My first time in Central America and as is the case with these trips I try to make the most of relatively urban birding outside of work hours with the exception of one entire morning just outside the city. The things I was hoping to see were mostly common, all it took was to track down a warbler flock or find the right kind of scrubby habitat and there were no disappointments although id like to spend more time in a wilder environment when/if I return one day and also spend some time at a wetland type habitat as I saw no waders, not a huge surprise at 4,000m above sea level!
I counted 14 species of warbler, 9 of which were new birds for me and I believe I could have seen another 2/3 new species with more time. Below are the birds I photographed, beginning with the more common wintering north American Birds and later the Mexican specialties!
Black Throated Gray Warbler
Nashville and Orange–Crowned warblers remained un photographed on this trip despite being very common, I also saw Hooded Yellowthroat which was new to me.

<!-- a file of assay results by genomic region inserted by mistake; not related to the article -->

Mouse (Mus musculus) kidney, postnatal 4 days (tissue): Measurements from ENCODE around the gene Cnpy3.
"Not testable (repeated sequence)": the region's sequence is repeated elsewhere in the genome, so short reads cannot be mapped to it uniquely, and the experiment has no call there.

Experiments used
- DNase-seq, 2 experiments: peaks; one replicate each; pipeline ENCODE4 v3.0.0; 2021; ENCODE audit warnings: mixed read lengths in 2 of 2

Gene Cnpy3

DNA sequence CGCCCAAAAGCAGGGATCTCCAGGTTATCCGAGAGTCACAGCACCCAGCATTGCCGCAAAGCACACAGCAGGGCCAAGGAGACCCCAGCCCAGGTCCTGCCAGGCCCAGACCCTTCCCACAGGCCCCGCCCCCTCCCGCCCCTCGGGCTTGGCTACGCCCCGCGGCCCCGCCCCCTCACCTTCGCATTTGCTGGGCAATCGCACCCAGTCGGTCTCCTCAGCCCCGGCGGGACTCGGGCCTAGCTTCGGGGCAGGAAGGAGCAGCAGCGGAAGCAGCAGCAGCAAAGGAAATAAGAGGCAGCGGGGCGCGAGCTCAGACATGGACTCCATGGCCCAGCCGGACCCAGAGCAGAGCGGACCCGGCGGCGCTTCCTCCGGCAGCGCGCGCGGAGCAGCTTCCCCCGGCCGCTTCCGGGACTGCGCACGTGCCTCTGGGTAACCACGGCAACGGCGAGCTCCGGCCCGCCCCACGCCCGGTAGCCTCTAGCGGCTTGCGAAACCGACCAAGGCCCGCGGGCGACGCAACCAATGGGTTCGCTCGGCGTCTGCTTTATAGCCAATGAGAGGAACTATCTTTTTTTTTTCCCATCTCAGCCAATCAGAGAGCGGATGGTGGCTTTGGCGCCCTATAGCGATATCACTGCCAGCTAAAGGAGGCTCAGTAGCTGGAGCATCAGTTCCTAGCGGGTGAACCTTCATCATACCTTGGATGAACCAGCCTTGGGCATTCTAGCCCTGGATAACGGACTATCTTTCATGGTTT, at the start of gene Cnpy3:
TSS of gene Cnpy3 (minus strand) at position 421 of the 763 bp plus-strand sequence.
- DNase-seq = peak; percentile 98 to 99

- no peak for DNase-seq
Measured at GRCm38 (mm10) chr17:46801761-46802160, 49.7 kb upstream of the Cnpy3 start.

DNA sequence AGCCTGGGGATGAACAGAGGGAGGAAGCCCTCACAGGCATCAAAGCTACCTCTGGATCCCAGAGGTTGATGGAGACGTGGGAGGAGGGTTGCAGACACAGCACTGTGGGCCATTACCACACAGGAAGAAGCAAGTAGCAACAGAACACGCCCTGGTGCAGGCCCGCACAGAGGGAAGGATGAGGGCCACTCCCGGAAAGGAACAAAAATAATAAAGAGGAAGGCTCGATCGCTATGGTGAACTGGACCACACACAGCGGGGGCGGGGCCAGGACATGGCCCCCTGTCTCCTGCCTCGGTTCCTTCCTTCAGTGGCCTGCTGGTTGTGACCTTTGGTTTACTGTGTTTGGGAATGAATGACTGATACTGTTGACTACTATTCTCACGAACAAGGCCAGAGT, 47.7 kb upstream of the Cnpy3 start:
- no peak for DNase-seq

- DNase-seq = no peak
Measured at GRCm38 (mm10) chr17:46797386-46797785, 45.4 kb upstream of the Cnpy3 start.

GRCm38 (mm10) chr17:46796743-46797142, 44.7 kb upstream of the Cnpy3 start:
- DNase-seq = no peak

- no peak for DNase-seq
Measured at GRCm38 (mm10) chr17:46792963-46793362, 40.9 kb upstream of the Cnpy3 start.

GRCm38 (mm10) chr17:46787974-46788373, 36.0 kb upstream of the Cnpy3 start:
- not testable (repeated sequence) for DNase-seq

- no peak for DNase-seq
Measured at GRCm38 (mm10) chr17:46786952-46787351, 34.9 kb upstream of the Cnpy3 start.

In the group I loosely think about as ‘other cool things that I’d like to see’ this includes Vireos, Tanagers, Humming birds and sparrows I saw a few new species of each thing like; Bullock’s and Black headed Oriels, Cassin’s and Hutton’s Vireos, Rufous Crowned sparrow and despite there being over 100 species of Humming bird in my Mexican bird guide I saw only three; Berrylline, Broad–billed and White Eared.
One of the unexpected birds of the trip for me were Canyon Wrens. These along with Bewicks Wrens broke up the sometimes deserted scrubland nicely with excellent song and characterful posing.
Another stand out bird was the Vermillion Flycather I probably saw half a dozen of each males and females, the males looking incredible in flight but the peachy tones of the females stole the show slightly for me.
As is the case with many of these work trip posts Im focusing on my targets and the birds that showed well and because I don’t make trip lists of use ebird I’m omiting lots of stuff that I did see and enjoy for example a few flocks of Vaux’s swifts, small mixed flocks of Black–headed and Rose–breasted Grosbeaks, a Hook-billed kite, Hammonds, Least, Cordilleran Flycatchers + Western Wood and Greater Peewees but i’ll end this post with a random selection of photographs.